Seasoning & Additives 104 - Sure Cure
Seasoning and Additives 104 - Sure Cure
Attend this entry level class from Meatgistics University by watching the video, reading the article and post any questions you have!
A Quick History
Man has been curing meat for thousands of years. After slaughtering animals leftover meat would be packed in salt for longterm storage and the combination of salt and nitrites present in the salt-cured the meat. As scientific ability advanced it was noted that nitrites and nitrates were useful in setting a nice pinkish color into cured meats and saltpeter became a common ingredient in meat processing. Today we use a more refined version, Sodium Nitrite that is safer to work with.
What Is Sure Cure
If you have used other brands than Excalibur in the past you have probably used a cure called either Prague Powder #1, Instacure or Modern Cure. All of these are basically the same thing, sure cure is just Excalibur’s name for it. It is in this little orange bag that is sent along with any meat snack that is designed to be cured and none of these products would be safe to eat if we hadn’t used it. Sure Cure will appear pink because food coloring has been added to it to prevent any mix-ups with other seasoning or cures. The main ingredient in Sure Cure is salt, not the curing agent which is Nitrites. Large volumes of salt are added during production to make measuring the correct amount of nitrites easier.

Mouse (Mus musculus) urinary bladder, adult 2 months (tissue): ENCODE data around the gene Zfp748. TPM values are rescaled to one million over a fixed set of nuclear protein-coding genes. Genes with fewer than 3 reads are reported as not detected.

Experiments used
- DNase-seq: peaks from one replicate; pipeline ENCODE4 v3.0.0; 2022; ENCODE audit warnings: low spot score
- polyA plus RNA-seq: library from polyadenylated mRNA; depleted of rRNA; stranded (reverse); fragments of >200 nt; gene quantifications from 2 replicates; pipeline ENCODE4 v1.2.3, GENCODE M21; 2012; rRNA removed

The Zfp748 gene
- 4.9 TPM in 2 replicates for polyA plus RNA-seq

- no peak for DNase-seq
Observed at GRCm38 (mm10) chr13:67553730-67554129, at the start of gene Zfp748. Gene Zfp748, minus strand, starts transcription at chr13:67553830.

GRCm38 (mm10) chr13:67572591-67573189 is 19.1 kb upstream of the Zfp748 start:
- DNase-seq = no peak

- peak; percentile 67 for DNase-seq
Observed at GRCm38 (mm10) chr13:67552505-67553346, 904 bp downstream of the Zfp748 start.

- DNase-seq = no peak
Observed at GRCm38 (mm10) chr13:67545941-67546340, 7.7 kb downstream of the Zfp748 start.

Why Use Sure Cure
There are a few reasons you want to add Sure Cure to a smoked meat product. The main reason is that it retards the growth of Botulism spores in your meat. Botulism is a potentially fatal toxin and is one of the main causes of food poisoning in the US. The environment you create when you smoke a restructured meat product like a snack stick or summer sausage is perfect for the growth of botulism spores. It is moist and hot but not hot enough to kill the Spores which can withstand temperatures of above 200 degrees. No one wants to cook their meat to that temperature, you would most likely end up with a dried out and burned product.
Sure cure is also effective in preserving the smoke and spice flavor in a cured product and it fights off rancidity and a warmed over flavor. Have you ever made a London broil, put the leftovers in the fridge and then reheated it? You notice a significant difference in the taste right? That is the warmed-over flavor we are referring to.
Excalibur packages the sure cure into the cases with any seasoning that is designed to be smoked. For 25 lb batches they include the 1 oz package and for 100 lb packages, they include a 4 oz package. You can also purchase sure cure in 5 lb bags or 50 lb boxes.
In future, more advanced classes we will go over some of the stigmas that surround Nitrites and Nitrates.
I’d say 30-45 days still isn’t too long. I wouldn’t go much past 45 though.
As long as it is still in the original vacuum packaging, and the packaging doesn’t start to expand (gas released from the meat), you should be fine wet aging for quite some time. When you open the package, you should notice pretty quickly if it sat too long and spoiled. The odor will be quite foul and noticeable. So, I’d shoot for the 30-45 day mark, and you should be good with that.
@Austin I had the three 3 in 1 gig once…once